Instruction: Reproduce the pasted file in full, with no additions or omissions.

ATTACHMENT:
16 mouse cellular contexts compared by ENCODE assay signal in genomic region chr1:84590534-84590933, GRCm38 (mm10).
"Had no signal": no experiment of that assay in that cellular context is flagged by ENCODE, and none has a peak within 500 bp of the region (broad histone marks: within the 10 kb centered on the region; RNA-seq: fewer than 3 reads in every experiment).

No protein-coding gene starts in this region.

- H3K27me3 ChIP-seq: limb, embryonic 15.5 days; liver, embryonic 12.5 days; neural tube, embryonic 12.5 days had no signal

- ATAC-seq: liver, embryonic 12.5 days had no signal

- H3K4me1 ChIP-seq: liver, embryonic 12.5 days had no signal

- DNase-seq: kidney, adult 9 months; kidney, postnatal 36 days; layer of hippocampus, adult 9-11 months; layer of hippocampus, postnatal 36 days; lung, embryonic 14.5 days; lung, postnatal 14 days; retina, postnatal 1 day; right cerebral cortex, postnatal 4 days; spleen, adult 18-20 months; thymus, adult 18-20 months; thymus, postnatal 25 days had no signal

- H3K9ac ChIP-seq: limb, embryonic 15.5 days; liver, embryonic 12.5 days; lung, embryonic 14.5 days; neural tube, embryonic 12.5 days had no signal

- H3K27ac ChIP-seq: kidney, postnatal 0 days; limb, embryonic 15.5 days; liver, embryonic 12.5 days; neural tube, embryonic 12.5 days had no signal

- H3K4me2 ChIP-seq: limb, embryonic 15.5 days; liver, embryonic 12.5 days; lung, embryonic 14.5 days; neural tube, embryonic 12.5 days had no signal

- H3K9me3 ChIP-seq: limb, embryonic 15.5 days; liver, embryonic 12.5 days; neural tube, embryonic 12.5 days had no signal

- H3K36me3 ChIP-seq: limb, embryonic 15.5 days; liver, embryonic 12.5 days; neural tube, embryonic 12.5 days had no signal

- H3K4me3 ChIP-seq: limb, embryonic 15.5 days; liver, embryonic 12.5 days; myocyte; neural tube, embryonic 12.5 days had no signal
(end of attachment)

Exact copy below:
16 mouse cellular contexts compared by ENCODE assay signal in genomic region chr1:84590534-84590933, GRCm38 (mm10).
"Had no signal": no experiment of that assay in that cellular context is flagged by ENCODE, and none has a peak within 500 bp of the region (broad histone marks: within the 10 kb centered on the region; RNA-seq: fewer than 3 reads in every experiment).

No protein-coding gene starts in this region.

- H3K27me3 ChIP-seq: limb, embryonic 15.5 days; liver, embryonic 12.5 days; neural tube, embryonic 12.5 days had no signal

- ATAC-seq: liver, embryonic 12.5 days had no signal

- H3K4me1 ChIP-seq: liver, embryonic 12.5 days had no signal

- DNase-seq: kidney, adult 9 months; kidney, postnatal 36 days; layer of hippocampus, adult 9-11 months; layer of hippocampus, postnatal 36 days; lung, embryonic 14.5 days; lung, postnatal 14 days; retina, postnatal 1 day; right cerebral cortex, postnatal 4 days; spleen, adult 18-20 months; thymus, adult 18-20 months; thymus, postnatal 25 days had no signal

- H3K9ac ChIP-seq: limb, embryonic 15.5 days; liver, embryonic 12.5 days; lung, embryonic 14.5 days; neural tube, embryonic 12.5 days had no signal

- H3K27ac ChIP-seq: kidney, postnatal 0 days; limb, embryonic 15.5 days; liver, embryonic 12.5 days; neural tube, embryonic 12.5 days had no signal

- H3K4me2 ChIP-seq: limb, embryonic 15.5 days; liver, embryonic 12.5 days; lung, embryonic 14.5 days; neural tube, embryonic 12.5 days had no signal

- H3K9me3 ChIP-seq: limb, embryonic 15.5 days; liver, embryonic 12.5 days; neural tube, embryonic 12.5 days had no signal

- H3K36me3 ChIP-seq: limb, embryonic 15.5 days; liver, embryonic 12.5 days; neural tube, embryonic 12.5 days had no signal

- H3K4me3 ChIP-seq: limb, embryonic 15.5 days; liver, embryonic 12.5 days; myocyte; neural tube, embryonic 12.5 days had no signal